Oh gosh, I am not nearly brave enough to put any of my succulent plants under running tap. I think I'd collapse before they did. lol
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plantmanager
Apr 8, 2018 6:15 PM CST
I've done it, Jai, and it's not nearly as scary or damaging as it sounds. Your plants do fine if you do that!
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Name: Jai or Jack
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Jai_Ganesha
Apr 8, 2018 7:16 PM CST
Just curious, have you done it with aeoniums?

It may be something I'm doing wrong but mine seem to be more finicky than other succulents. I've often wondered if it's because I can't get all of the old (wet, peat) soil off when I buy them and they have really lightweight root systems.

I wonder if I shouldn't get a couple of cheap clearance succulents from a big box store to wash them just to see what happens.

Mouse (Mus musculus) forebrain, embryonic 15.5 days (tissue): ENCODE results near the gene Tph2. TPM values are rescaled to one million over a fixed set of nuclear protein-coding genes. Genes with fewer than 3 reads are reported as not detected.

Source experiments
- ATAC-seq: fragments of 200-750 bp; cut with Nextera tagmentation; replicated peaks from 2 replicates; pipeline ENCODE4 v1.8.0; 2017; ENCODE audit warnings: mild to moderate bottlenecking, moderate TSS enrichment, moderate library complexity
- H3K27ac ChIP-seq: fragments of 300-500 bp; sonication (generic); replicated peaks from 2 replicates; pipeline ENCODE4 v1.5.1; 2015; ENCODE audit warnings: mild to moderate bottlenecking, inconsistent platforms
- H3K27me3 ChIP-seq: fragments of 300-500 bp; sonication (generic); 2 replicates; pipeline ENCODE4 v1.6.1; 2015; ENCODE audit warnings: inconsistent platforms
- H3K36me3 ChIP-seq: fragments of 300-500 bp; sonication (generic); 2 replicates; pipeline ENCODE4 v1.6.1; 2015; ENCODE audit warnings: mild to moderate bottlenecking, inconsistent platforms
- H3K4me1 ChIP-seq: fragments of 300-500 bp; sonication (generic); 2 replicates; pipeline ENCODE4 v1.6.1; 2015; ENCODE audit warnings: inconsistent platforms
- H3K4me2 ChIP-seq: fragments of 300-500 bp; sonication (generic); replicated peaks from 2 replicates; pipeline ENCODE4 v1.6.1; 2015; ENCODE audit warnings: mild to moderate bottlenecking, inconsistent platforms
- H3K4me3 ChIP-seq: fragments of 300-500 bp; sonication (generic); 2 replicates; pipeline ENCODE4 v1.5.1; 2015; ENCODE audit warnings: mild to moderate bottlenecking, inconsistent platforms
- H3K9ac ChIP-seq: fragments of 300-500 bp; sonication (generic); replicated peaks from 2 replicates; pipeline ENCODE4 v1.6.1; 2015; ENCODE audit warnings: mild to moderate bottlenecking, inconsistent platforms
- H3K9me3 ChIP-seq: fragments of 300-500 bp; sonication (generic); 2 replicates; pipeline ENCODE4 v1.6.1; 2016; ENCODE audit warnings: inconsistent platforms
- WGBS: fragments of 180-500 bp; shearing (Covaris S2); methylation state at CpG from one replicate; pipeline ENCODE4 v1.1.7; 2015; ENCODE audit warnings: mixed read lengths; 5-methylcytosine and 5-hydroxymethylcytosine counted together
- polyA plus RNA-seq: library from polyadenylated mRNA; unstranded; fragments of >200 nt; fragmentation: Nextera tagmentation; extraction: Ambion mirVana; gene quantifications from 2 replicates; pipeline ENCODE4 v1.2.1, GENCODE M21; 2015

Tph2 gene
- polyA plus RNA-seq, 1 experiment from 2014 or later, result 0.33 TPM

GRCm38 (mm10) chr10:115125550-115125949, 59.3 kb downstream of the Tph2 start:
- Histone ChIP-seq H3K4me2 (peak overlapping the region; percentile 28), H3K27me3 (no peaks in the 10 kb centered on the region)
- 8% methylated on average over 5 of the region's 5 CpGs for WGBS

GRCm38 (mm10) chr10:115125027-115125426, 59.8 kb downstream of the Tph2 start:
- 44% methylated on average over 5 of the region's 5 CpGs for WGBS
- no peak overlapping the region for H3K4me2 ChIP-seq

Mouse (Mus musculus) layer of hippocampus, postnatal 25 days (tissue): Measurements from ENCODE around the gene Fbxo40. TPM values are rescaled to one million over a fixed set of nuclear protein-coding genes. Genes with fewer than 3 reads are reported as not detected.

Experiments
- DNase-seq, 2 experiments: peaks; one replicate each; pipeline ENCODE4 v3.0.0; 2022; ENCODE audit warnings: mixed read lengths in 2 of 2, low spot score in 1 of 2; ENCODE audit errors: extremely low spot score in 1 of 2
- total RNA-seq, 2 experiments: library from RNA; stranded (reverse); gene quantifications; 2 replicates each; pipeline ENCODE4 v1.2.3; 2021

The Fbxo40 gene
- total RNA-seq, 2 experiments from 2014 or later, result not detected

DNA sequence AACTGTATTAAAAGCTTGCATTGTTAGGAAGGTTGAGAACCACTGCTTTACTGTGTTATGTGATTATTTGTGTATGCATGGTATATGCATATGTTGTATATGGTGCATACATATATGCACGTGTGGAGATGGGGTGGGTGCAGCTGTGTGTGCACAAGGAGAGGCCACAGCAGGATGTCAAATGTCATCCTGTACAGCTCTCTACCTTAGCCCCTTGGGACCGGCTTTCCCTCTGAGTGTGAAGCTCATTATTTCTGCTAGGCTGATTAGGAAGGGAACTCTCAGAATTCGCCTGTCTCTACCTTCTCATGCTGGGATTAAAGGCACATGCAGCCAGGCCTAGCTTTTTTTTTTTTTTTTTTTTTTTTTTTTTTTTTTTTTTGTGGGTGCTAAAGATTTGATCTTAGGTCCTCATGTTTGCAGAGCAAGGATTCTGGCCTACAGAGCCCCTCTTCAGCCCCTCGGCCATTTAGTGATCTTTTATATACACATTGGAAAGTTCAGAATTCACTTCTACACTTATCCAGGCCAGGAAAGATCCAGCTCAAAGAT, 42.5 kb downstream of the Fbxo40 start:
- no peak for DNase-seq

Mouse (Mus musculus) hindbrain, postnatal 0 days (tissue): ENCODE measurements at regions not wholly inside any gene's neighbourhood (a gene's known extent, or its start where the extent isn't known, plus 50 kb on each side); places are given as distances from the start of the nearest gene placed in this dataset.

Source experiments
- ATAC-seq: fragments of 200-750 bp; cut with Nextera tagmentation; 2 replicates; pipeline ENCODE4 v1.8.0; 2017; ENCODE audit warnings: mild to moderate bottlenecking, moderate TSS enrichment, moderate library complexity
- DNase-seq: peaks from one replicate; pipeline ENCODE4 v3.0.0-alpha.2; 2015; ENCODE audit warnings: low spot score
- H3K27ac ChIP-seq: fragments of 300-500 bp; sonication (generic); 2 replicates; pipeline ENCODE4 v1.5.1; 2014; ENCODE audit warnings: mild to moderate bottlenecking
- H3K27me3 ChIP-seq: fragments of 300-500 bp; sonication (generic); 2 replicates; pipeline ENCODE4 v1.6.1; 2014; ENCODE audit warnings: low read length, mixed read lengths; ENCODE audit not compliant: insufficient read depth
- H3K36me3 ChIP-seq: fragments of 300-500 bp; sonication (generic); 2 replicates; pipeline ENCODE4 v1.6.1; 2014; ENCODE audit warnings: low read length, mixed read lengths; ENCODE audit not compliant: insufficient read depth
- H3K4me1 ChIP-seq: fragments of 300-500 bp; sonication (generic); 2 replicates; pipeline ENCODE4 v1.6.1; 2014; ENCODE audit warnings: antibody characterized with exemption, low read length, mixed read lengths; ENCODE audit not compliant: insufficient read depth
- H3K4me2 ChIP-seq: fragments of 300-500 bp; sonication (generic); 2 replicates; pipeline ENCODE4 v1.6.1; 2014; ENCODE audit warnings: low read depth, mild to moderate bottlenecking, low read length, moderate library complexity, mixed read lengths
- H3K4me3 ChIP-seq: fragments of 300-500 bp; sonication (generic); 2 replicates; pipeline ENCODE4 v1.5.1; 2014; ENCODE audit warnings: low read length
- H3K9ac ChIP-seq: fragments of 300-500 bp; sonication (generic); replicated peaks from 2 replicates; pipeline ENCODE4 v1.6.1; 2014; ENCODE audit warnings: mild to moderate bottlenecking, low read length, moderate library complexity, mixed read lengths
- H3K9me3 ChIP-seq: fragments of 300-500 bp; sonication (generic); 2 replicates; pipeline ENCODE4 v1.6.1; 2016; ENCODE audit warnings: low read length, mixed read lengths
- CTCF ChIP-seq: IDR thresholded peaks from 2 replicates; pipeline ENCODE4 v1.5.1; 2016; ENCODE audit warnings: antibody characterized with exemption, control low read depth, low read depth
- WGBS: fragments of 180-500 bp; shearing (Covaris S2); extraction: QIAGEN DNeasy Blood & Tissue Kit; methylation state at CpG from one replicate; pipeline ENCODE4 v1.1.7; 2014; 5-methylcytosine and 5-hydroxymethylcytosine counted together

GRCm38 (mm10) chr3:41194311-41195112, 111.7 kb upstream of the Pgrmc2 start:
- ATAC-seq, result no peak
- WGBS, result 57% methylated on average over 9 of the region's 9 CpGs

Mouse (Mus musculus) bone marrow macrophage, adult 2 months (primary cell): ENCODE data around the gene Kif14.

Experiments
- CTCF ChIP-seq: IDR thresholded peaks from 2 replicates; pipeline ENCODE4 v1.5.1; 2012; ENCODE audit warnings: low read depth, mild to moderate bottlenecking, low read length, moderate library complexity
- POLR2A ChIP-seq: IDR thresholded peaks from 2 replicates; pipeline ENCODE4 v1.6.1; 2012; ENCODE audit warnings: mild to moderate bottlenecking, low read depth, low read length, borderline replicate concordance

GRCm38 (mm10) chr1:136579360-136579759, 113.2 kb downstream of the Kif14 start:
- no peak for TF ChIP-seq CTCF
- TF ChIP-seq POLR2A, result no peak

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Name: Baja
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Baja_Costero
Apr 10, 2018 2:44 PM CST

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No, I've never bare-rooted an Aeonium. I restart them from cuttings often enough that the soil never gets old. In any case they are not particularly demanding about what kind of soil you use.

One thing that might matter: Aeoniums tend not to like the unglazed clay pots. Try using plastic or ceramic pots for them instead.
[Last edited by Baja_Costero - Apr 10, 2018 8:47 PM (+)]
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Name: UrbanWild
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UrbanWild
Apr 10, 2018 8:25 PM CST
I have a number of echeverias to repot. Are they sturdy enough for the root washoff of soil, or do I do somethibg different?
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Name: Baja
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Baja_Costero